Search online for Lady Anne, The Great Picture and zoom-in on tiny manuscript. ' She escaped a great danger by thieves who intended to rob her and her house. This countess had many enemies in the time of her new widowhood from whose evil and crafty devices it pleased God to deliver her.'
In her youthful portrait a scatter of books shows her taste.
There are Bibles on display in the triptych that is The Great Picture. And a Written Handbooke of Alchimie Extractions, of Distillations, of Excellent Medicins. Nothing to prevent all those deaths from smallpox.
You have to admire Lady Anne's tenacity over the years as she struggled to win back her inheritance from the men of her family, anyone who was male would do. And her programme of rebuilding her northern castles: Pendragon, Appleby, Brough and Brougham, Skipton. The Great Picture is about dynasty, power, inheritance. It's crammed with detail and reading it is something of a lost art.
My friend Pauline and I move on to the current exhibition at Abbott Hall : Land, Sea, Life. Our favourites are both sculptures.
Barbara Hepworth's 'Sculpture with colour and strings- bronze with light green and light brown patina and string attracts us. A smooth bronze shape, hollowed out and criss-crossed with strings that form a shifting pattern as we move.
In County Mayo, below Croagh Patrick, I saw John Behan's sculpture Famine Ship. Today, at Abbot Hall his Ghost Boat is the one I'd like for keeps. Ghost Boat 2000: bronze with brown patina. A slender, fragile-looking boat held aloft on a bank of oars. Light strikes the silver boat and oars and casts sharp shadows. Then for some inexplicable reason I crouch to look up into the glass case and above the boat I see an inverted image of boat and oars that seems to be floating in the sky. It reminds me of a Seamus Heaney poem where the monks of Clonmacnoise see a ghost ship in the air. Lightnings V111 from Seeing Things. What a marvel! Seeing Things. Go and see the Ghost Boat, crouch low and look up and there you'll see the inverted image of a sky ship. It's a mystery. Ancient legends tell of sky ships. Not everyone discovers magic like this. We have seen something of the occult.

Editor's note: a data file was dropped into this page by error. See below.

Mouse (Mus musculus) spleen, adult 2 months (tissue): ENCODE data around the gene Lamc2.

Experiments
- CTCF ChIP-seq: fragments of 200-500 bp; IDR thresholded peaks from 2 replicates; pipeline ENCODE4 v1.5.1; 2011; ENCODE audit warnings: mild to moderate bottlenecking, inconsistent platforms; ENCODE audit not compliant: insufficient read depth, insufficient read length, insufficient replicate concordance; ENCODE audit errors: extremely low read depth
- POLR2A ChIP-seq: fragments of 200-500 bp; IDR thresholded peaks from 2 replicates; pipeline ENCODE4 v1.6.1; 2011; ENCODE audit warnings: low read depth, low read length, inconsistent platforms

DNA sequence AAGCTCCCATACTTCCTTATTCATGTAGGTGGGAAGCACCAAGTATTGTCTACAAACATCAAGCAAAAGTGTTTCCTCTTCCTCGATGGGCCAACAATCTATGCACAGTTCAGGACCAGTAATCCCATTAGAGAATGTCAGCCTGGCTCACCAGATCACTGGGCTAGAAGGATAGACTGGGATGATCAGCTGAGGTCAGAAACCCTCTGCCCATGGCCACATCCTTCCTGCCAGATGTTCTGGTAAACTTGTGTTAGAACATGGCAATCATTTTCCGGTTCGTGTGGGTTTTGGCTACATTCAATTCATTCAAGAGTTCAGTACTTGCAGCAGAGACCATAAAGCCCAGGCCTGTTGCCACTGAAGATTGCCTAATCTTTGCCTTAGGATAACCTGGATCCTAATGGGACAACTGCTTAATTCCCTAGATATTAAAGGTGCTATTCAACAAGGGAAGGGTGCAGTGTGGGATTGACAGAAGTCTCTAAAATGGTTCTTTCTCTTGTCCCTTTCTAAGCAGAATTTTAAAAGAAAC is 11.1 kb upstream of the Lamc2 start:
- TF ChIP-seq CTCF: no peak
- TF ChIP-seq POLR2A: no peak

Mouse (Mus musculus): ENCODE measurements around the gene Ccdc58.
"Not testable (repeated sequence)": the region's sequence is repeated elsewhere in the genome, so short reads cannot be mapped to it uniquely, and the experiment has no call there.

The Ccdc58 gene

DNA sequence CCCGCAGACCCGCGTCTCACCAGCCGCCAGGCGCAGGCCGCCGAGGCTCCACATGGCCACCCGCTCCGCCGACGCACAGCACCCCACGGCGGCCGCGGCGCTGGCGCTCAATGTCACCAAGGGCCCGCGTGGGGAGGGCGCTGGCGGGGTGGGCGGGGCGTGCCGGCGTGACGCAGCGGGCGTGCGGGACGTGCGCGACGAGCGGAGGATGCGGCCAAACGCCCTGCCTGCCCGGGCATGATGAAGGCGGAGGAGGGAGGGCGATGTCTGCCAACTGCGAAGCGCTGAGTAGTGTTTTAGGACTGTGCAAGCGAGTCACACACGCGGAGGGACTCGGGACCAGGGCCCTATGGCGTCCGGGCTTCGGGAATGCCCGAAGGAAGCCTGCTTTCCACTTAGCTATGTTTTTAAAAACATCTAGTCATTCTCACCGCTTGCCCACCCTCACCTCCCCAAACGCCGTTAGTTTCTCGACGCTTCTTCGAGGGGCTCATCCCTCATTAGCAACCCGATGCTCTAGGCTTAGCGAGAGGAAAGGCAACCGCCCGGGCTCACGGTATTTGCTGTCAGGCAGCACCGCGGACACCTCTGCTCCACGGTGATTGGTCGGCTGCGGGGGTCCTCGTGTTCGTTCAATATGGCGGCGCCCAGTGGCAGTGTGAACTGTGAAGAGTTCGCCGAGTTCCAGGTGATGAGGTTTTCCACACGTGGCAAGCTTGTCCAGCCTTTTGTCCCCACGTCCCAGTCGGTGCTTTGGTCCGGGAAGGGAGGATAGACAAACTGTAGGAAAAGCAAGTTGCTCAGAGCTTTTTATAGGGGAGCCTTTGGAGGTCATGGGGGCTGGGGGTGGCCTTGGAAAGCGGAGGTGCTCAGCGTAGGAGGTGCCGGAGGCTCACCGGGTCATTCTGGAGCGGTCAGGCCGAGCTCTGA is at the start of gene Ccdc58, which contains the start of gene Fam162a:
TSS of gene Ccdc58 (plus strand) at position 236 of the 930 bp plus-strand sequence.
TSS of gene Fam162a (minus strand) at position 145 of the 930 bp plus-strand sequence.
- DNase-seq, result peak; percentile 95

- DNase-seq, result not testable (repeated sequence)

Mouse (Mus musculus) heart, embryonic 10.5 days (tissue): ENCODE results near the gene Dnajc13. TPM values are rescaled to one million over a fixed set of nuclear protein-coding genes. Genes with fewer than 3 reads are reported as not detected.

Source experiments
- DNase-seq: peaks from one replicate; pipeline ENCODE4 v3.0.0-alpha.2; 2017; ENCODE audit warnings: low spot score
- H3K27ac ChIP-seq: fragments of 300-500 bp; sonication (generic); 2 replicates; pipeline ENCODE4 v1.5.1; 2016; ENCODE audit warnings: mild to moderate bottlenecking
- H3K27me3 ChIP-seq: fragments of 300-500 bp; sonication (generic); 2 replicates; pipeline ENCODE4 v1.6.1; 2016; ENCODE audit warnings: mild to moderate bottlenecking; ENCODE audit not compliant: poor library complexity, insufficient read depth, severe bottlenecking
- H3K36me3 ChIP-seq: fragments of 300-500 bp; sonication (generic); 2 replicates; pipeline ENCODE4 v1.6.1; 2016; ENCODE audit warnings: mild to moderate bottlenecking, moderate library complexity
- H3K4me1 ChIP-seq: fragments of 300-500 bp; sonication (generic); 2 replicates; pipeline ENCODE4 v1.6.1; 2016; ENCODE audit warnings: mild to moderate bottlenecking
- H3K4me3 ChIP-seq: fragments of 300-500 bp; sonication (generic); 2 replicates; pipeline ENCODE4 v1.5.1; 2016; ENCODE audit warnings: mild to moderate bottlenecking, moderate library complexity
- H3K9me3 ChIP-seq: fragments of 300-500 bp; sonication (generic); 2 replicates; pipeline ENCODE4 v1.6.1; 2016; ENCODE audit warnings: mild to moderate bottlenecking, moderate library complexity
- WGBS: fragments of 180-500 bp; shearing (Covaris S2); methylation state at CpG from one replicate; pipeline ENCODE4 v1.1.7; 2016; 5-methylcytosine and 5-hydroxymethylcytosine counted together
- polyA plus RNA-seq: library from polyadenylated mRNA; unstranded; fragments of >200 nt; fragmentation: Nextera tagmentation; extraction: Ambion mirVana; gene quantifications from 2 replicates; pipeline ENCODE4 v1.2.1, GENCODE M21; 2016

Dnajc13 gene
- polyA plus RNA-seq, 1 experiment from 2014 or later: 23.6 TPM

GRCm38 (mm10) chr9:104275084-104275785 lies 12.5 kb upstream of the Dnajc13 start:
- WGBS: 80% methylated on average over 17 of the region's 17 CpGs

Walking beside the River Kent we see a couple from North Wales watching a goosander. Two grey wagtails flit about on the river bank below- does a pair remain together over the winter? Two days ago we discovered a mystery fish. A dead trout, a whopper. A young man and his girl came toward us, telling fishermens' tales. What killed it? No sign of damage. He suggests it was a frozen trout, past its sell-by date and turfed back into the river from whence it might not have come! Another tall story. Land beside the riverside walk is fenced off and reconstruction is taking shape. At last, I find men at work with a moment to spare and they tell me it's being landscaped with seating included. Garages have been demolished and bin stores and garages rebuilt out of sight. Look forward to seeing it completed. The Kent is a beautiful river. Pauline and I sat having coffee at Abbot Hall, looking out through dark yews with sunlight on fallen beech leaves and folk passing by beside the river.
Looking up John Behan I find images of his ships in a Bath gallery- pictures of a ghost boat and those long oars but without the shadows I found so magical. And without the glass case that created the inverted image of the ghost ship. And Seamus Heaney admired Behan's work. I read stories of sky ships that probably inspired Seamus Heaney's poem.
In January 2018, Dr Alice Roberts presented Ireland's Treasures Uncovered. I must have seen the Broighter Hoard at the National Museum of Ireland but had somehow forgotten the wonderful gold ship which is the centrepiece of the hoard. Circa 100 BC, it is possibly a votive offering to the sea god Mannanan mac Lir for it was discovered close to the sea at the entrance to Lough Foyle. It resembles the boats, made of wood or of hide, which traders to Europe must have used. It has two rows of nine oars, and the equipment needed to sail such a boat. Clearly, it is the inspiration for John Behan's Ghost Boat 2000. Does 2000 signify the year he made it, or that its origins go back 2000 years? Both perhaps.